The purpose behind most pensions plans, annuities, retirement plans, or profit-sharing plans is income flow, also known as “distributions.” If you are the beneficiary of such an investment/income strategy, the chances are excellent that you’ll receive what’s known as a Form 1099-R from the custodian, sponsor, or manager of the pension or plan from which you receive distributions. This is because the IRS considers those distributions to be income, which must be reported.
Understanding the Form 1099-R
The Form 1099-R is a member of the 1099 form family, better known as “information returns.” These forms let the IRS know about non-employment income, defined as income received outside of regular salaries and wages. As an individual taxpayer, you likely won’t fill out any 1099 forms. Rather, you receive this information, then input it as income on your IRS 1040 form, and file it with your tax return.
The main goal of these 1099 forms is to prevent taxpayers from underreporting their income. The IRS checks the information on the 1099 forms (which it receives from the payors) against what taxpayers report on their 1040s.
You’ll likely get a Form 1099-R, “Distributions from Pensions, Annuities, Retirement or Profit Sharing Plans, IRAs, Insurance Contracts, Etc.” if you received a distribution of $10 or more from the following:
- Profit-sharing or retirement plans
- Annuities, pensions, or insurance contracts
- Survivor benefit income plans
- Permanent and total disability payments resulting from life insurance contracts
- Charitable gift annuities
When you receive Form 1099-R, you might notice a number or letter placed in Box 7. This is a code that details the type of distribution you received. This can range from 1-“Early distribution, no known exception” to E-“Distributions under Employee Plans Compliance Resolution System.”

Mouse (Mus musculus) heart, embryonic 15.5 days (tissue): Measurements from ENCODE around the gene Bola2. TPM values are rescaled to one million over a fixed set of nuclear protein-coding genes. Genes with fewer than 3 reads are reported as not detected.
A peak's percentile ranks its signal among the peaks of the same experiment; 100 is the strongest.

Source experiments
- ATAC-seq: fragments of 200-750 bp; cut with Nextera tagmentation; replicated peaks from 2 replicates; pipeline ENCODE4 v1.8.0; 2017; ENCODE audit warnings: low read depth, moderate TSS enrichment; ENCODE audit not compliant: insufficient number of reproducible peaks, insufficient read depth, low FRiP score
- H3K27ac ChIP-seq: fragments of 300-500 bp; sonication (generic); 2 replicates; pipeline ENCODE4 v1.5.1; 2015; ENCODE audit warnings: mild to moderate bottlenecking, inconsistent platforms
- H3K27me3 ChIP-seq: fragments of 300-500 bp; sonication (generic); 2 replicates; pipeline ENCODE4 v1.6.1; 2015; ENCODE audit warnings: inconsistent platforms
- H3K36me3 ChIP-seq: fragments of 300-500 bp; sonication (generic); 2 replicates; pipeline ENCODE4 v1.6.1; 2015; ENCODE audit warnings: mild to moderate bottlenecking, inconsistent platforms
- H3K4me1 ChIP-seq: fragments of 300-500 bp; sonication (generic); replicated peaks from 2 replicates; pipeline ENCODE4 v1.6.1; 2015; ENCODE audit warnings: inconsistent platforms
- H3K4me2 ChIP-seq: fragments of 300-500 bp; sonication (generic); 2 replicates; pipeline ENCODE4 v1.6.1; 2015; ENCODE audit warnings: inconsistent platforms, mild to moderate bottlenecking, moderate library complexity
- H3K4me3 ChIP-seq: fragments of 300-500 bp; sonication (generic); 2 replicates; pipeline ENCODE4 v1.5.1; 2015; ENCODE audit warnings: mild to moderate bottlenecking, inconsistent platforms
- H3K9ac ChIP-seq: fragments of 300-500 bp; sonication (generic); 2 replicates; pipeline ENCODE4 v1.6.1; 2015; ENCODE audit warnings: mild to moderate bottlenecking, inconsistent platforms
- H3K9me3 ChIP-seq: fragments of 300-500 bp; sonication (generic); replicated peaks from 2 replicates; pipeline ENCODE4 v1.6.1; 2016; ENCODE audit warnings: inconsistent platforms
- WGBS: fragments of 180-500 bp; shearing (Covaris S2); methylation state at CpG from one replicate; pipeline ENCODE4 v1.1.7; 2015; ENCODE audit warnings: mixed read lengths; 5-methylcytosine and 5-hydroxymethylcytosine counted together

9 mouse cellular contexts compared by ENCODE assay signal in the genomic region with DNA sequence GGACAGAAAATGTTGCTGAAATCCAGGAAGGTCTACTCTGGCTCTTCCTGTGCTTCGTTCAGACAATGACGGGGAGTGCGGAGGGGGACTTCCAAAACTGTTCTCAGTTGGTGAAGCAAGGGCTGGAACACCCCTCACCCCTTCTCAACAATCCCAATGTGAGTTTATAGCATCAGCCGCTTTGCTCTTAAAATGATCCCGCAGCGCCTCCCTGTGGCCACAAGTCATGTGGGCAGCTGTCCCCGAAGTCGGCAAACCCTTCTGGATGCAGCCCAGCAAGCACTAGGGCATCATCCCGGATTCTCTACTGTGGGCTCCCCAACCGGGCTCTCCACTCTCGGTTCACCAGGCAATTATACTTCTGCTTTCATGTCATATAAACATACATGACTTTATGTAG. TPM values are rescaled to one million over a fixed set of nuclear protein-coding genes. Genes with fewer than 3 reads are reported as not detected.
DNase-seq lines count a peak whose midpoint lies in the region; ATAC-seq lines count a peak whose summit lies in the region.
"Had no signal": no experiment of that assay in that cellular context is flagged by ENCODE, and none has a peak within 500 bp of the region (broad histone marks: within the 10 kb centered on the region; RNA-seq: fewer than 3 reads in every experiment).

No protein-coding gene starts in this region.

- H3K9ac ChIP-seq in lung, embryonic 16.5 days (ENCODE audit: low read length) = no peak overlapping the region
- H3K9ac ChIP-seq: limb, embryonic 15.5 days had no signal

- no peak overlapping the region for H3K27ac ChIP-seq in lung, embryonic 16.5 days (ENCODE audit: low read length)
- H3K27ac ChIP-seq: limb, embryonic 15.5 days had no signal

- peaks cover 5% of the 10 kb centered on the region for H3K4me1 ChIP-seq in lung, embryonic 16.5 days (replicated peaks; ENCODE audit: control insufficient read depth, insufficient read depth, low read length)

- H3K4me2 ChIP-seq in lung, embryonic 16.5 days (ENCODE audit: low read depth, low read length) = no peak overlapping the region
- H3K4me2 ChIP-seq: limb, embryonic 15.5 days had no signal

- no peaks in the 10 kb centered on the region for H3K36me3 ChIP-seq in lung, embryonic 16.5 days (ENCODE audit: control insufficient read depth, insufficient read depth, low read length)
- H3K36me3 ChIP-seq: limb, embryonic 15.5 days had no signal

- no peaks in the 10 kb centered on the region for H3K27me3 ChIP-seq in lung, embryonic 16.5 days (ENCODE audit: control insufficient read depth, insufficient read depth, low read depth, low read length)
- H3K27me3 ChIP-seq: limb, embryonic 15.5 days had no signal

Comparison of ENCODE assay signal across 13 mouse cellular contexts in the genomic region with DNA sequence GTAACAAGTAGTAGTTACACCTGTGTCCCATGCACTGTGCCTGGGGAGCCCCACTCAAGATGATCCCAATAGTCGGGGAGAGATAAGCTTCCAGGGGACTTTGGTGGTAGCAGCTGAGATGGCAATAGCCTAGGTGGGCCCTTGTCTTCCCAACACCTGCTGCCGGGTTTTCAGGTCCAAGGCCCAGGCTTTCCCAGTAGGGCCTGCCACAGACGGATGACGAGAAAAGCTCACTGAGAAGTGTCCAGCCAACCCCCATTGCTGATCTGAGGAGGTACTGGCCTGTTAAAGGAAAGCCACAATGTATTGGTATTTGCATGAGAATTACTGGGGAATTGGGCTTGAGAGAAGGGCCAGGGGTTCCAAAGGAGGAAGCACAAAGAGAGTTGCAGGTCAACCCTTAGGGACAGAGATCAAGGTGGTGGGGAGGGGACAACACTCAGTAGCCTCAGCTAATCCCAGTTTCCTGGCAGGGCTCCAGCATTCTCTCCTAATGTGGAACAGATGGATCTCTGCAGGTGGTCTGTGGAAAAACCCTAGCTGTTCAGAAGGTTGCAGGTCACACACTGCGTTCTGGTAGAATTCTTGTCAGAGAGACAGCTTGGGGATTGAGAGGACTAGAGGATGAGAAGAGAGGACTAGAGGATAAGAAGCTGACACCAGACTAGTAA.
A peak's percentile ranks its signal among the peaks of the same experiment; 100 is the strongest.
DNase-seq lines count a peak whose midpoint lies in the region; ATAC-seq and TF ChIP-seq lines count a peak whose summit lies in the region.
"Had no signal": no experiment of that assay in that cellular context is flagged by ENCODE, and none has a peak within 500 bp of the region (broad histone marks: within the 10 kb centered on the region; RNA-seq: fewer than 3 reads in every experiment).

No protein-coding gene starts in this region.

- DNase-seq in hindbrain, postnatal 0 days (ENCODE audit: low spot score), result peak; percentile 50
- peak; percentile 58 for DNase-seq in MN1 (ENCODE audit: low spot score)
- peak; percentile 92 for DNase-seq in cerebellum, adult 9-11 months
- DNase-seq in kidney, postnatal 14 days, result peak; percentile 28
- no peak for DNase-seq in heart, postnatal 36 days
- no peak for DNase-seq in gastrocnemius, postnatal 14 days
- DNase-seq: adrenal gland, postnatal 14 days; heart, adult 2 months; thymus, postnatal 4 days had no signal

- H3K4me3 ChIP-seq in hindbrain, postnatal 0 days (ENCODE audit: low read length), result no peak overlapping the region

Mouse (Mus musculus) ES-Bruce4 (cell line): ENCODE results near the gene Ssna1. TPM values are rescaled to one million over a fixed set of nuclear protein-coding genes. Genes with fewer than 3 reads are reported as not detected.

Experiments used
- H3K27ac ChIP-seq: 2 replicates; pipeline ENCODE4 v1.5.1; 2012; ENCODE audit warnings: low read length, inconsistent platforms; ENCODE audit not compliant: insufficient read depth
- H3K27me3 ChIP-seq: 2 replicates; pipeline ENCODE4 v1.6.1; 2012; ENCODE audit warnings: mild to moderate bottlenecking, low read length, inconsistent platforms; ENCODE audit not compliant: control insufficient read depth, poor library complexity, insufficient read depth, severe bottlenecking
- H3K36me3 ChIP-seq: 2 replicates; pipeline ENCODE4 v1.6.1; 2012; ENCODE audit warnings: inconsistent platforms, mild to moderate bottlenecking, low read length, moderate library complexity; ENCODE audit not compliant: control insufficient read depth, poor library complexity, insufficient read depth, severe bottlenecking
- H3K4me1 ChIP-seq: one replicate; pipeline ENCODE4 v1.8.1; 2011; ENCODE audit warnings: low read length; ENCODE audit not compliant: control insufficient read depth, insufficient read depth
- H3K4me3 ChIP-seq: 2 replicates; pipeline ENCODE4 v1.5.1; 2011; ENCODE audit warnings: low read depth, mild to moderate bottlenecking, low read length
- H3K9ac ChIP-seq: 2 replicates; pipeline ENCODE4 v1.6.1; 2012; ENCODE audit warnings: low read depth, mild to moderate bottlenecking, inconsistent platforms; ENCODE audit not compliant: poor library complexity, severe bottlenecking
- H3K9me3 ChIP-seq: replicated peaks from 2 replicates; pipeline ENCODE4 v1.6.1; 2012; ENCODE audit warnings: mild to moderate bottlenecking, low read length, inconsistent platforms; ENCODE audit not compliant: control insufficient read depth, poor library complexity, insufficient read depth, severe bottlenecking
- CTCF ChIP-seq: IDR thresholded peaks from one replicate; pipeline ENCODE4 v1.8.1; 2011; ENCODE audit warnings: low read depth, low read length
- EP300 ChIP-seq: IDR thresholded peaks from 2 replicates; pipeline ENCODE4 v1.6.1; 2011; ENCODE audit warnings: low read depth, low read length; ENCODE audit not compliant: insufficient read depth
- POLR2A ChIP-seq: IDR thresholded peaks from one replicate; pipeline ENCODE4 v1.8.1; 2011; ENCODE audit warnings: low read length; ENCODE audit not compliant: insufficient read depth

The IRS wants to know the “type” of distribution received, as it could be subject to an additional 10% tax. A typical example of this is if you withdraw funds from your IRA if you’re younger than 59 ½ years old.
To add to the above, there can be more than one type of Form 1099-R. You could receive one of the following, depending on the type of pension plan or annuity you hold:
- Form CSA 1099R
- Form CSF 1099R
- Form RRB-1099-R
Not Everything is Taxed
Again, the purpose of Form 1099-R is to inform the IRS about distributions paid out from plans and pensions. But rest assured; it doesn’t necessarily mean you’ll automatically be hit with taxes on that amount.
As an example, if you rollover funds from a Simplified Employee Pension (SEP) into an Individual Retirement Account (IRA), that amount might not be subject to taxes, even when you receive a Form 1099-R from the SEP’s custodian. As long as those funds were placed into the IRA within 60 days of distribution, those funds likely won’t be taxed.
Generally, you’re allowed one indirect rollover from the same plan during each 12-month period.
Don’t Ignore, Pay Attention
As indicated above, the reason for the Form 1099-R (and other 1099 forms) is to tell the IRS about all of your income. It’s a cross-check between the tax form you file, and information filed by your plan’s sponsor, manager, or custodian. The takeaway here is that all income will be taxed, so be sure that you, or your tax professional, inputs that amount to your 1040.
Even if you don’t get that Form 1099-R, the income must be reported. Ignoring that information could lead to larger issues should you be audited down the road.
This material is for general information and educational purposes only. Information is based on data gathered from what we believe are reliable sources. It is not guaranteed as to accuracy, does not purport to be complete and is not intended to be used as a primary basis for investment decisions. It should also not be construed as advice, meeting the particular investment needs of any investor. Realized does not provide tax or legal advice. This material is not a substitute for seeking the advice of a qualified professional for your individual situation.